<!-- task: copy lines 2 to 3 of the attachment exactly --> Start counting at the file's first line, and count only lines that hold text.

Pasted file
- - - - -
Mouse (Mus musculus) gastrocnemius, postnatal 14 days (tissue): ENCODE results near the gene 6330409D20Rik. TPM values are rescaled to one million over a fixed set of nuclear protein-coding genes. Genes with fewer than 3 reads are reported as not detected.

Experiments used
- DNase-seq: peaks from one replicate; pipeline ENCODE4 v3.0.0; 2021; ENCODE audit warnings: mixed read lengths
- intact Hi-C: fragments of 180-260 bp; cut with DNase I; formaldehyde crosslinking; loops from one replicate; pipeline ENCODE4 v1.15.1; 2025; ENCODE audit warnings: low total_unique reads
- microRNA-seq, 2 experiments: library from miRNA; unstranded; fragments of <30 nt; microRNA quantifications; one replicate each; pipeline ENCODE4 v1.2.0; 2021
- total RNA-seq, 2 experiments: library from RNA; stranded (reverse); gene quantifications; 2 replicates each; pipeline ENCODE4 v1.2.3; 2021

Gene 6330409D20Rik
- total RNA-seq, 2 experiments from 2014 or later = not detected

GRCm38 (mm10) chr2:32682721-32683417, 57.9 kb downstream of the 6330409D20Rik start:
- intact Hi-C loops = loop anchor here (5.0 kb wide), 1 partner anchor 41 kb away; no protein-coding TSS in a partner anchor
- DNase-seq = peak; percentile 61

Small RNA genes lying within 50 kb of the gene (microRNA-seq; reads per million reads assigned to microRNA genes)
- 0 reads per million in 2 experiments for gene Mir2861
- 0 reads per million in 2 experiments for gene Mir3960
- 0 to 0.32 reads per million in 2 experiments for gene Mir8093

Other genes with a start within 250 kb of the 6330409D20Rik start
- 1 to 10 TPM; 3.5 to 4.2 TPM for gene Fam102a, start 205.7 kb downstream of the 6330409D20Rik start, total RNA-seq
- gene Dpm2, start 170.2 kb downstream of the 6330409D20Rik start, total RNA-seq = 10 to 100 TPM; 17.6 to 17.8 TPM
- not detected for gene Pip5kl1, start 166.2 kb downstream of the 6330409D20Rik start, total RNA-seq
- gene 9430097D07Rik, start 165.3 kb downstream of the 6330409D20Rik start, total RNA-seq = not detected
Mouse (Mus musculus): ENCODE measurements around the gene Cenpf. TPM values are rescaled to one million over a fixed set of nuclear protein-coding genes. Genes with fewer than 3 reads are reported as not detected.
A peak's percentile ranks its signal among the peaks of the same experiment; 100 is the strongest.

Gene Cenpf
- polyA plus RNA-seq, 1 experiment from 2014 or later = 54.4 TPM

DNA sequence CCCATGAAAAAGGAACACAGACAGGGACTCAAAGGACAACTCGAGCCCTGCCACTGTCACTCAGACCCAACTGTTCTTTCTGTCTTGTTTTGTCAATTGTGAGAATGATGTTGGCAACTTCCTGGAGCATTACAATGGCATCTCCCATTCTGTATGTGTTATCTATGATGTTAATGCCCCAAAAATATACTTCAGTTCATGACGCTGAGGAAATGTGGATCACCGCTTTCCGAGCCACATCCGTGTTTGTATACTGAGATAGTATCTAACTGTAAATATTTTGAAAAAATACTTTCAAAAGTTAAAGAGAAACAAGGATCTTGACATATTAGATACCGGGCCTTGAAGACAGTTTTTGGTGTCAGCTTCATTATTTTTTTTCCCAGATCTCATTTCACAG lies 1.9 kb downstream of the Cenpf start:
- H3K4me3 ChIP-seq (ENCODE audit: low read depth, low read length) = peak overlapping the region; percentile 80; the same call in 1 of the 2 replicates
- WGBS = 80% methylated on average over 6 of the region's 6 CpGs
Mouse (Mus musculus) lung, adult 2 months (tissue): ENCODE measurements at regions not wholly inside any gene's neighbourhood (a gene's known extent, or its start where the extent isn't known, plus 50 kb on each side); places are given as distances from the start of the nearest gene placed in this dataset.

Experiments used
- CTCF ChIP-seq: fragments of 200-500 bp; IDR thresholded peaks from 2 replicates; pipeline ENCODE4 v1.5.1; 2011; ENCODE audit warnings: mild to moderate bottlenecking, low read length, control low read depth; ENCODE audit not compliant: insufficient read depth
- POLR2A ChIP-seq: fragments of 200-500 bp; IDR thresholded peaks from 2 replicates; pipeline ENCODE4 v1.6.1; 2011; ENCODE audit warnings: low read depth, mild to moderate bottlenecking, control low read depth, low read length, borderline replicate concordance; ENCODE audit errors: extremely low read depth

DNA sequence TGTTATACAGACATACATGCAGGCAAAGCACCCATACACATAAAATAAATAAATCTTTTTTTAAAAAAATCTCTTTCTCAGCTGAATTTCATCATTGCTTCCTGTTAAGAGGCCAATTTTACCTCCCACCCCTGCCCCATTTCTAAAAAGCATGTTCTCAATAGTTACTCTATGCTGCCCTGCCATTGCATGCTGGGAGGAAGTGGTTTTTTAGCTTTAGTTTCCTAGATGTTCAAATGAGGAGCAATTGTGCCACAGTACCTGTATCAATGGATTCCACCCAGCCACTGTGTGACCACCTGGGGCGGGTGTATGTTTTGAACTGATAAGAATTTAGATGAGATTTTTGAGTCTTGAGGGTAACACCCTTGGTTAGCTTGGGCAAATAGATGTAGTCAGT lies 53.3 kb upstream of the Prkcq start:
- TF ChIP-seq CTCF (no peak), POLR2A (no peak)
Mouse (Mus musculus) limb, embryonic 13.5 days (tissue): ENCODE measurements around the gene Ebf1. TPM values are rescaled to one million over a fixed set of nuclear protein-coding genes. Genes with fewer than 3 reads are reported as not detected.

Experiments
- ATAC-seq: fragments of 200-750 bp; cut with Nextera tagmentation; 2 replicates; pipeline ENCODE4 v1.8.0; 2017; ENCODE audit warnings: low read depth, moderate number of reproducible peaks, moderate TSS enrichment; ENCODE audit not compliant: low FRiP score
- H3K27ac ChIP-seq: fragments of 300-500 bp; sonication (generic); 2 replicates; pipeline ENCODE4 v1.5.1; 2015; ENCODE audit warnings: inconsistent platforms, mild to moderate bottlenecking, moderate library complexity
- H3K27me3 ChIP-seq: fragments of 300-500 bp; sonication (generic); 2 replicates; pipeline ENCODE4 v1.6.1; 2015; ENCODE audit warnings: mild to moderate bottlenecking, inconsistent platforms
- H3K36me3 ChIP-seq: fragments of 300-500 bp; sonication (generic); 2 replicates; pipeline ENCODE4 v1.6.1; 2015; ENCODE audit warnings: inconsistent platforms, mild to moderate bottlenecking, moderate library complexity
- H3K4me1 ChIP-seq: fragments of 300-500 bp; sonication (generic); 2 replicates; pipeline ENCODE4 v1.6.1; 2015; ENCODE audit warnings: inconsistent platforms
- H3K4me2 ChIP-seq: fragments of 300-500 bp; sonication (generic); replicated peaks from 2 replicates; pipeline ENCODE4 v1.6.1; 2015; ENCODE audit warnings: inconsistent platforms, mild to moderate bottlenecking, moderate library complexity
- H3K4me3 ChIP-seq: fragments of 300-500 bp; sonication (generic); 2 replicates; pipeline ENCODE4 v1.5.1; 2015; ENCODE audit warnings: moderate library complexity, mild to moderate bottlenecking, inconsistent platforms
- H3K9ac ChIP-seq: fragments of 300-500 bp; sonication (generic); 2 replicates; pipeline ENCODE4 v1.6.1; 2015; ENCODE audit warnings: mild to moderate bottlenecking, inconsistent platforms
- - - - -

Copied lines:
Experiments used
- DNase-seq: peaks from one replicate; pipeline ENCODE4 v3.0.0; 2021; ENCODE audit warnings: mixed read lengths